The United States Coast Guard - Guidebook

The United States Coast Guard - Guidebook
Written by RBXTricky, 04/04/2021.

What is the Coast Guard?

The United States Coast Guard Auxiliary is the civilian volunteer uniformed auxiliary service of the United States Coast Guard, established on 23 June 1939 by an act of Congress as the United States Coast Guard Reserve, it was re-designated as the United States Coast Guard Auxiliary on 19 February 1941.

Joint Chief of Staff

  • LieutenantJag [CJCS]
  • N/A [VCJCS]
  • RBXTricky [ADM | USCG]
  • noonlinedating2467 [CNO | USN]
  • UnSaltedArthur [CSAF | USAF]
  • sluhzl [GEN | USAR]


Semper Paratus

Enlisted Ranks & Insignias

Seaman Recruit (SR/E-1)

Seaman Recruit is an entry-level position. The Seaman enters their initial assignment and holds a training status. The SR is responsible for familiarizing themselves with the Coast Guard’s culture and core skills during this time. There is no insignia under this rank.

Seaman Apprentice (SA/E-2)

After four months, the Seaman will typically advance to Seaman Apprentice formerly known as Seaman Second Class. SA post to their first assignment at a Class “A” School or “striker” program (on-the-job training). There is no rating assigned yet, but the rank holds an insignia with corresponding colors based on the assigned group: white for deck and administrative, red for Fireman or engineering and hull, and green for Airman or aviation.

Seaman (SN/E-3)

For Seaman working on deck, duties can include maintenance and repairs, stores administration, lookout, emergency security, and training under higher enlisted Seaman. Job responsibilities may differ according to the assigned group, but generally, the SN’s job is to gain skills at Class A or specialty school.

Petty Officers Ranks & Insignias

Petty Officer Third Class (PO3/E-4)

Petty Officer Third Class is the lowest rank of non-commissioned officer. The PO3 increasingly refines technical, specialty, and leadership skills. Their now assigned ratings are given a special abbreviated rating (e.g., Yeoman Third Class/deck and administrative.) PO3’s follow a “High Year Tenure” track which limits the PO3 to eight years before they must advance to Second Class or be subject to involuntary separation from active duty.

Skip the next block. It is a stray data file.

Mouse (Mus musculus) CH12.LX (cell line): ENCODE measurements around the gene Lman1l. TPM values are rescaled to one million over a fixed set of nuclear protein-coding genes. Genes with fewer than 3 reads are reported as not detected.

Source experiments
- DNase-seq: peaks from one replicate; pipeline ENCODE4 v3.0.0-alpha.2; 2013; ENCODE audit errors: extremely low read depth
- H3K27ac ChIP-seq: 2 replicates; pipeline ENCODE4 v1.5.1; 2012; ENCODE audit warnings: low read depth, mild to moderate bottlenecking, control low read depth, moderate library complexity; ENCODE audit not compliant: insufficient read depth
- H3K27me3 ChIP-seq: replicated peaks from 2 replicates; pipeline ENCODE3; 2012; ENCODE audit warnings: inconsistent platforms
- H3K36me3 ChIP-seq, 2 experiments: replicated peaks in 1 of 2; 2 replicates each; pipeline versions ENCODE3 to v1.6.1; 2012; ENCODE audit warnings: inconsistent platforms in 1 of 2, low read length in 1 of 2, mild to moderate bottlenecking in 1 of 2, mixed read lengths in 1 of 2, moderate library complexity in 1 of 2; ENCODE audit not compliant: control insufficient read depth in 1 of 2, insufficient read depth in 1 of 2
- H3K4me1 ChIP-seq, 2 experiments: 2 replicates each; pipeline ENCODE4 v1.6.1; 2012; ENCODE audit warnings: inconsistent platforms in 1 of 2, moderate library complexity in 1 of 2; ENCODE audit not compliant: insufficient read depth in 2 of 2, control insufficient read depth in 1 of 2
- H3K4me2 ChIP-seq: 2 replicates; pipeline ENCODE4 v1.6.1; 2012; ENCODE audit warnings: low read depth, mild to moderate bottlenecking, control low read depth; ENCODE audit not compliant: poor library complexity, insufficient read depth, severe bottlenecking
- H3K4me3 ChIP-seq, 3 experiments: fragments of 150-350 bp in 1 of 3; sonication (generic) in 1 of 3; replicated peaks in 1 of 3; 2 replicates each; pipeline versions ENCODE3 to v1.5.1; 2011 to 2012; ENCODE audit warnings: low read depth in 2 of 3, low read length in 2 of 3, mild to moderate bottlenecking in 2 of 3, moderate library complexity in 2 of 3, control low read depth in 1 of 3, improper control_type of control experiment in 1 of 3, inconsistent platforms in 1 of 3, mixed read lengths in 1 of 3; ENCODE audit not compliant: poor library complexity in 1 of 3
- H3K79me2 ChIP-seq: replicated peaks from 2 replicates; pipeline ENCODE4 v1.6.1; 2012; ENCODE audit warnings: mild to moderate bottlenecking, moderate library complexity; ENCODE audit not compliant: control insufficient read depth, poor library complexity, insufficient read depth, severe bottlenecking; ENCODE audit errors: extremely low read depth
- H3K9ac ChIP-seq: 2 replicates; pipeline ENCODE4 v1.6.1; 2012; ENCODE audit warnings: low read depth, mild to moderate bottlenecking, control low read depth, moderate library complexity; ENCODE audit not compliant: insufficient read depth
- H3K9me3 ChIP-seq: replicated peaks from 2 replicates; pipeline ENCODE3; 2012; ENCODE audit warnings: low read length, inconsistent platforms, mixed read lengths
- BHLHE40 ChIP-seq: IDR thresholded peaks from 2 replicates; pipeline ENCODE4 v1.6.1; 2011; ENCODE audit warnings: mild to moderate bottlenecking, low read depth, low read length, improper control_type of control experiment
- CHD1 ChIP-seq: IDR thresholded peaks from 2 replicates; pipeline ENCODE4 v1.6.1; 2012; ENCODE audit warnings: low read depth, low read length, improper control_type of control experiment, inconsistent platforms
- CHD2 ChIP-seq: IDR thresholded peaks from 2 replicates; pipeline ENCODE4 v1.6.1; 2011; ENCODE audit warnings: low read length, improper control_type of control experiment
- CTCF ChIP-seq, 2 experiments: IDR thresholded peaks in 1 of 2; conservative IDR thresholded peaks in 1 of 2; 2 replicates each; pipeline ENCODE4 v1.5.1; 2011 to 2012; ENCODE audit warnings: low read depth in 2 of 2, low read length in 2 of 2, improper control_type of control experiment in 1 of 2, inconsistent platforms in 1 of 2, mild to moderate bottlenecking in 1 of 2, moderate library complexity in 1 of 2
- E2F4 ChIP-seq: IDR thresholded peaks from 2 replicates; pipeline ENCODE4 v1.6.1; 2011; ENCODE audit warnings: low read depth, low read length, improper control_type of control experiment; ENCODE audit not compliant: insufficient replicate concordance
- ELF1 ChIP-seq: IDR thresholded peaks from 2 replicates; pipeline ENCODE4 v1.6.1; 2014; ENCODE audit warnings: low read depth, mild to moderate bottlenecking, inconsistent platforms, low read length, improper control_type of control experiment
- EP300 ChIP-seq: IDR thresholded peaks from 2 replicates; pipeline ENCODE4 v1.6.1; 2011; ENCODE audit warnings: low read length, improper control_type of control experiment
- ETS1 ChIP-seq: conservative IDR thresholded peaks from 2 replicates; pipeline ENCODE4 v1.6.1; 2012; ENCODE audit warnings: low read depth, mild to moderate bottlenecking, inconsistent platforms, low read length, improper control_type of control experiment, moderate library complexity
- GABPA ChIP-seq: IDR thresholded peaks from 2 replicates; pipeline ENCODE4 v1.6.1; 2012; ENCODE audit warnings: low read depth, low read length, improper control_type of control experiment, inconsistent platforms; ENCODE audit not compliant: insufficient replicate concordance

Petty Officer Second Class (PO2/E-5)

Petty Officer Second Class holds dual responsibilities in leadership and technical roles. Like PO3, Petty Officer Second Class can act as law enforcement or a federal customs officer. They are subject to “High Year Tenure” as well, and have a total of 14 years to complete advancement requirements or be involuntarily separated from active duty.

Petty Officer First Class (PO1/E-6)

Petty Officer First Class is the third junior non-commissioned officer rank. The PO1 becomes increasingly proficient in their technical specialty. The Petty Officer First Class works towards a two or four-year undergraduate degree at a “C” School.

Chief Petty Officer (CPO/E-7)

Chief Petty Officer is thought to be an important advancement in an enlisted Coast Guard career. CPOs are proficient technical specialists and typically placed on cutters (decked vessels) and boats. As leaders, they carry out administrative and leadership duties.

Senior Chief Petty Officer (SCPO/E-8)

Senior Chief Petty Officer is also known as “Senior Chief.” Job responsibilities are similar to that of the CPO but assume more authority in administrative, leadership, and technical tasks. SCPOs are expected to lead and train junior officers, as well as have extensive knowledge beyond their specialty.

Master Chief Petty Officer (MCPO/E-9)

Master Chief Petty Officer is the ninth and highest enlisted rank. Master Chiefs are experts in their field specialty. Promotion from this point forward is highly competitive. MCPOs can apply for the Command Master Chief Petty Officer Program to continue to refine their leadership skills and prepare them for larger roles within the USCG.

Fleet/Command Master Chief Petty Officer (CMC/E-9)

Command Master Chief Petty Officer holds a senior listed rank at a command level. The CMC acts as a liaison between the enlisted and command or commissioned officers. CMCs typically assist with issues surrounding discipline, training, technical challenges, and morale.

Master Chief Petty Officer of the Coast Guard (MCPOCG/E-9)

Master Chief Petty Officer of the Coast Guard is the highest senior rank and acting voice and representative of sailors. The MCPOCG travels and observes, gaining insight into the current state of each unit. Command depends on the MCPOCG to help correct or establish policies, entitlements, and training to ensure the well-being of enlisted personnel.